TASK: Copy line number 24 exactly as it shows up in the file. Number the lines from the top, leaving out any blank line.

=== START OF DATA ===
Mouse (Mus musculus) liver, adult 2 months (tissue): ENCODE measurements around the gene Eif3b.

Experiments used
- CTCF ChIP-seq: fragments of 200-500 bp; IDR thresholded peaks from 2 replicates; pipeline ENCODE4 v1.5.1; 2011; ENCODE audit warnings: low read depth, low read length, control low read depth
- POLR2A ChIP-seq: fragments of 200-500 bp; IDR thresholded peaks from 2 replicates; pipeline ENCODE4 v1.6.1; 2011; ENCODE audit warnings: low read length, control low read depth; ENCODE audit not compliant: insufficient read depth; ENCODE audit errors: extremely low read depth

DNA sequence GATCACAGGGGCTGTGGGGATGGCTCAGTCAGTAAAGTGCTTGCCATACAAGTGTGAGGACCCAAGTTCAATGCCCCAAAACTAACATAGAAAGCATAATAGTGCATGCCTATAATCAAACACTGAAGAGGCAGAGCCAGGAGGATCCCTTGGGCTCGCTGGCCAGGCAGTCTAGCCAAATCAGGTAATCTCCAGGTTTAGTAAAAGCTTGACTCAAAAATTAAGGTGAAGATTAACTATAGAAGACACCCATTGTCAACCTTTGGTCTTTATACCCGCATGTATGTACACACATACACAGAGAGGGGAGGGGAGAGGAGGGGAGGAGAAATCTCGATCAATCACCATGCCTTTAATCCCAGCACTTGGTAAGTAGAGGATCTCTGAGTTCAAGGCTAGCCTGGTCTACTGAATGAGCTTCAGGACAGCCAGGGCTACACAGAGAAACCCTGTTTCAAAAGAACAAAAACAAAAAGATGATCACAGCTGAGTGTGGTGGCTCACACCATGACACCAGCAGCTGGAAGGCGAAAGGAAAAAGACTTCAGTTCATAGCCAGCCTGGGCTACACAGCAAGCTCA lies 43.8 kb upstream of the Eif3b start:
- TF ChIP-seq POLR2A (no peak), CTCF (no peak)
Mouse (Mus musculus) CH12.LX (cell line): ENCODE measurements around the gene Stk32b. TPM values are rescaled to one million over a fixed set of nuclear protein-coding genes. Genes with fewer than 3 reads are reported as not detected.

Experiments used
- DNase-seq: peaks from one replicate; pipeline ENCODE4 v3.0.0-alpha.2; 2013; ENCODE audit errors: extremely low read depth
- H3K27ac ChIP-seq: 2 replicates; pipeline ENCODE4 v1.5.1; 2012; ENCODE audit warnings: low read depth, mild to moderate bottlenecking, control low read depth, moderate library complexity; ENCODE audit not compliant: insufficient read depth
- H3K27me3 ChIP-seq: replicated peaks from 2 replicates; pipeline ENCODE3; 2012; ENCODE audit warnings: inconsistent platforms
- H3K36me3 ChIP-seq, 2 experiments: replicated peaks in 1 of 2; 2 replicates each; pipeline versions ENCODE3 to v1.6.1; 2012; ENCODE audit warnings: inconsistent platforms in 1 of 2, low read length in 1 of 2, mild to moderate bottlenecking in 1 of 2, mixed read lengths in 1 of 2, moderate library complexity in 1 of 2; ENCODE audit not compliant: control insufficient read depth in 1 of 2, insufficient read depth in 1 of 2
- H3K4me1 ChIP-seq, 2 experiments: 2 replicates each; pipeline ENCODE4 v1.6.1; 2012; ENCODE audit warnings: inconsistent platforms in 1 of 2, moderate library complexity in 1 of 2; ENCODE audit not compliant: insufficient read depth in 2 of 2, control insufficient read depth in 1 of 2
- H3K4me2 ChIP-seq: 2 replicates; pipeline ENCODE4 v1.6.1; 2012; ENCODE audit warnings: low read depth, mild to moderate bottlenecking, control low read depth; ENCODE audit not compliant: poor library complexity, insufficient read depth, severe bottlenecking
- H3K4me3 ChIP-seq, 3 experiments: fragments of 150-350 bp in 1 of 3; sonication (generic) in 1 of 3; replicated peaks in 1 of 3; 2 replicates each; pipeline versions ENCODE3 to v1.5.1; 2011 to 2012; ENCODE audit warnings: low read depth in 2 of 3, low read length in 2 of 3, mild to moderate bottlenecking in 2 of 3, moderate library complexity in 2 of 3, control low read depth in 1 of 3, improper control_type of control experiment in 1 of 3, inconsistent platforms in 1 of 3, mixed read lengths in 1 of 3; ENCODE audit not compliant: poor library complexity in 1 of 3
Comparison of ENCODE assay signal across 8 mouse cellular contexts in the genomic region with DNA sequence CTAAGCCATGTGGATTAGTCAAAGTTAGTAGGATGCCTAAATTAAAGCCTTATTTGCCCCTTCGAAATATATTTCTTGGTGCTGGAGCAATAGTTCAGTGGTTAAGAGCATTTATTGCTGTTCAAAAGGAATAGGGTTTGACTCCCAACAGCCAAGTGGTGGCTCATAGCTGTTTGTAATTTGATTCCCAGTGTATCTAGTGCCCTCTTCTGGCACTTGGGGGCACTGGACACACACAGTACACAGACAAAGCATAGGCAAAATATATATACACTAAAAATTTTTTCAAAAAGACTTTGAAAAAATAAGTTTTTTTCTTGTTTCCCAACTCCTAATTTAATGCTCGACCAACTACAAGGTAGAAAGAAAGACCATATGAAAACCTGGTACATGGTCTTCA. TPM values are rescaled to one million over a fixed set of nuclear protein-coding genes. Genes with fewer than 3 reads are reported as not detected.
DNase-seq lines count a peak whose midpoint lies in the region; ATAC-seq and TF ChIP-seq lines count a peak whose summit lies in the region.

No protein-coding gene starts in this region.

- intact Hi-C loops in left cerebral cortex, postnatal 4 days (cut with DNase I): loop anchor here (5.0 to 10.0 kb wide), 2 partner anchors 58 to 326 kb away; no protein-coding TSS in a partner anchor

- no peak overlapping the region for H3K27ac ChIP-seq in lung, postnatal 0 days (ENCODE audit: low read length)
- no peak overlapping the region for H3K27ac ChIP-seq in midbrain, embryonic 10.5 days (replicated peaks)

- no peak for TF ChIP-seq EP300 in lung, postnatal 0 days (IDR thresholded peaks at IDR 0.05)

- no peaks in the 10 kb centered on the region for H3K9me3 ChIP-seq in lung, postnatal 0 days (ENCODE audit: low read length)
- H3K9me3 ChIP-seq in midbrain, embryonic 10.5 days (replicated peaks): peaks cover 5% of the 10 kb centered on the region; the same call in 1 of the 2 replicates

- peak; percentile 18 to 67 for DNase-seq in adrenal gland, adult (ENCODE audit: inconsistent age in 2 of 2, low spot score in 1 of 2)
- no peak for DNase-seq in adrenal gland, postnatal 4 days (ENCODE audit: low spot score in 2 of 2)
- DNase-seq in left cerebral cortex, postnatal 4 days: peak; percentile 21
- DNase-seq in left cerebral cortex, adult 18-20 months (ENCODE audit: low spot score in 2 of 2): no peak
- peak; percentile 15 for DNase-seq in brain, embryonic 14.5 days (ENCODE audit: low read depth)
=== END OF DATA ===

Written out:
- H3K9me3 ChIP-seq in midbrain, embryonic 10.5 days (replicated peaks): peaks cover 5% of the 10 kb centered on the region; the same call in 1 of the 2 replicates